HAUCK & AUFÄUSER

Fosun Clears Hurdle in German Bank Deal

Hauck & Aufhaeuser PR
Hauck & Aufhäuser was first established in 1796. It is now close to being taken over by China's Fosun.
  • Why it matters

    Why it matters

    Fosun is buying stakes in companies around the world that can help develop and feed the demand of China’s growing consumer class.

  • Facts

    Facts

    • Fosun agreed to become the majority shareholder in Hauck & Aufhäuser for €210 million in July of 2015.
    • The approval process in Germany was delayed due to the brief disappearance of Fosun founder Guo Guangchang.
    • Fosun also tried to acquire the German private bank BHF Bank last year, but lost the bidding process to the French private bank Oddo.
  • Audio

    Audio

  • Pdf

The European Central Bank and German regulator BaFin have cleared the takeover of Hauck & Aufhäuser by Fosun, Handelsblatt has learned, bringing the Chinese conglomerate a major step closer to owning one of Germany’s oldest private banks.

The review of the acquisition is complete and Fosun will be cleared as the bank’s new owner without any conditions, sources told Handelsblatt.

The deal is not yet finalized, however. The takeover also has to be approved by financial authorities in Luxembourg, where the bank has investment operations. The backing of the ECB and BaFin is considered pretty decisive, however.

Approving the merger was complicated by the disappearance of Fosun founder Guo Guangchang for several days last December while the review was ongoing.

Fosun agreed to become the majority shareholders of Hauck & Aufhäuser back in July 2015 for €210 million, or $234 million. Approving the merger was complicated by the disappearance of Fosun founder Guo Guangchang for several days last December while the review was ongoing.

Mr. Guo’s brief disappearance led to speculation that Chinese authorities had detained him as part of a crackdown on corruption. He later reemerged at a company meeting in Shanghai.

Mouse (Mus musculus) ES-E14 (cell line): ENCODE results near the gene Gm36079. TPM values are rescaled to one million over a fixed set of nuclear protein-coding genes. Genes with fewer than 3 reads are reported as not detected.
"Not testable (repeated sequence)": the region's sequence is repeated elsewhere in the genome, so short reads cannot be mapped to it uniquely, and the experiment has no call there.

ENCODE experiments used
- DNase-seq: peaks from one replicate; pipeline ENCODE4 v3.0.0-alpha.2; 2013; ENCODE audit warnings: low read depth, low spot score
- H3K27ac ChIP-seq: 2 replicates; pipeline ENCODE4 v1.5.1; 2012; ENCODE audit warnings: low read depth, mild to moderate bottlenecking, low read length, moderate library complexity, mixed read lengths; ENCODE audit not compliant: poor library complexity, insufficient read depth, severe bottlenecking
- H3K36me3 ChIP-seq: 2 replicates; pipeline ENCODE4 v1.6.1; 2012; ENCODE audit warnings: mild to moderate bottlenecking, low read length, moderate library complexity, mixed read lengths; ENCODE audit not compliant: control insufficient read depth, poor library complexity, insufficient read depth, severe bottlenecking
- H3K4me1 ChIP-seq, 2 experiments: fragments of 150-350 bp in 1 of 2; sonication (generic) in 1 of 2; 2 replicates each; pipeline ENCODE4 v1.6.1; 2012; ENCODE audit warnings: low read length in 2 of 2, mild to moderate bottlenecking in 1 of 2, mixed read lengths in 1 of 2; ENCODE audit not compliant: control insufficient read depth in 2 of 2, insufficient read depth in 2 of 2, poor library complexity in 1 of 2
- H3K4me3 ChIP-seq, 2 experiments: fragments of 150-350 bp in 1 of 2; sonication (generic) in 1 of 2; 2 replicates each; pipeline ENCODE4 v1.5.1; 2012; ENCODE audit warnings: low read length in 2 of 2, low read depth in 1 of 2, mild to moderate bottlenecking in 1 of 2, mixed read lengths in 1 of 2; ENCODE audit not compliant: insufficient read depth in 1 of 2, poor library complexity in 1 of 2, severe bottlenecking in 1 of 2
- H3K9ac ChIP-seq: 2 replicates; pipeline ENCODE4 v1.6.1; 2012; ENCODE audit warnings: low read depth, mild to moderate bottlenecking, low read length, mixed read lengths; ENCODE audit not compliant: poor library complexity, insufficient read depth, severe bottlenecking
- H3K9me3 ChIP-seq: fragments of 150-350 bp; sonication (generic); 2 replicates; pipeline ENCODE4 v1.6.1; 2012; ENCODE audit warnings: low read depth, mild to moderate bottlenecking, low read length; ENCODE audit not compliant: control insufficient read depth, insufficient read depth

The president of Fosun, Wang Qunbin, said that Mr. Guo was helping police with an investigation concerning his “personal affairs.”

BaFin requested additional information from Fosun after the conglomerate’s shares were suspended following Mr. Guo’s disappearance, delaying the approval process in Germany.

Fosun also tried stage a hostile takeover of the German private bank BHF Bank for €543 million last year, but ultimately lost that bidding process to French private bank Oddo.

Mr. Guo, who grew up in poverty, founded Fosun with three fellow students for just $4,000 in 1992. Fosun has grown into China’s largest private corporation with a market value of $19.2 billion in 2015. Mr. Guo is one of the richest people in China with private assets estimated at $4 billion.

Fosun has gone on a global shopping spree, investing $25 billion abroad last year. The conglomerate has stakes in several German companies, including the agriculture company KTG Agrar and the fashion company Tom Tailor.

 

Michael Maisch is Handelsblatt’s deputy financial editor and is based in Frankfurt. Spencer Kimball of Handelsblatt Global Edition contributed to this story. To contact the author: maisch@handelsblatt.com

We hope you enjoyed this article

Make sure to sign up for our free newsletters too!